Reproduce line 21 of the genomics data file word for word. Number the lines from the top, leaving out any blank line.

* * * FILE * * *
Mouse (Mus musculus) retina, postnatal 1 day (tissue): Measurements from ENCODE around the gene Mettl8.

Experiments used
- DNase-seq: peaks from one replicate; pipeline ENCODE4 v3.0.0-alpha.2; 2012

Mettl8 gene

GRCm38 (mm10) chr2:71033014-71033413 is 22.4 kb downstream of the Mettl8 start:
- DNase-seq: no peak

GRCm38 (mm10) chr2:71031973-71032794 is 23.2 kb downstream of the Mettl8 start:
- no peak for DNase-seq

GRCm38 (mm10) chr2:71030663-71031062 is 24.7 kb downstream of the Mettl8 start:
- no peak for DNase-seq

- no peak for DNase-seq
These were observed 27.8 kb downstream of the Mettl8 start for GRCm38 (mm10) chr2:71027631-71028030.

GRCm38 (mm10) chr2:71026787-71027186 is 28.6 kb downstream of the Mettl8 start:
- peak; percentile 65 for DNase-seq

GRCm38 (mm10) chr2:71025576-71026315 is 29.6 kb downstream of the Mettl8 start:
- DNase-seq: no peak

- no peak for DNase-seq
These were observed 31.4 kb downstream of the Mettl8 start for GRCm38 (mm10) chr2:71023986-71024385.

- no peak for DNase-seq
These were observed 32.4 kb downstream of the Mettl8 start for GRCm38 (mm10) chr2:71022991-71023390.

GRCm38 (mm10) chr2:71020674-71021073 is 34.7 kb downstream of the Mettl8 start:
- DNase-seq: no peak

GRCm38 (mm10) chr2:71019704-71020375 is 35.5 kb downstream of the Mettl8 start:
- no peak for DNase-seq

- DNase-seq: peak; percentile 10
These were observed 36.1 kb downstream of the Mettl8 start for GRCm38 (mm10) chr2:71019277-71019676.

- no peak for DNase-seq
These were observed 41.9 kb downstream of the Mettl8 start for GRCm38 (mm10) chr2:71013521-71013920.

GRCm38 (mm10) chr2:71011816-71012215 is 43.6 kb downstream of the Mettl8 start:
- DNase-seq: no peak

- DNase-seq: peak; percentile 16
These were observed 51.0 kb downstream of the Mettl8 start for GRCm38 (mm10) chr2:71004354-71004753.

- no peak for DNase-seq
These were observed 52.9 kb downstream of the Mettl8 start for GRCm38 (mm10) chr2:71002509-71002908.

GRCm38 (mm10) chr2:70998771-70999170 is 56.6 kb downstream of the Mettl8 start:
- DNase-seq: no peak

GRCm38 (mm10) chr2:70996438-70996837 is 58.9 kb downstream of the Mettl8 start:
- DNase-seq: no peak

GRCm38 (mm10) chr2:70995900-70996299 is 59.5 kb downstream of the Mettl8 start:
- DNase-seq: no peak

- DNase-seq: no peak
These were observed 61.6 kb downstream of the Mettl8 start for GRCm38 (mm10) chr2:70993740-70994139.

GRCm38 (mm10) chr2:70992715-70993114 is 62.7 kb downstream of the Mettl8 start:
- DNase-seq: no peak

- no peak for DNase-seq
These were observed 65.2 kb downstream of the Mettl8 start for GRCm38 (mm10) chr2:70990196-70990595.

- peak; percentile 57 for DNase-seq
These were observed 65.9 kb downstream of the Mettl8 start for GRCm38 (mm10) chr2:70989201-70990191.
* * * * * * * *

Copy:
GRCm38 (mm10) chr2:71020674-71021073 is 34.7 kb downstream of the Mettl8 start: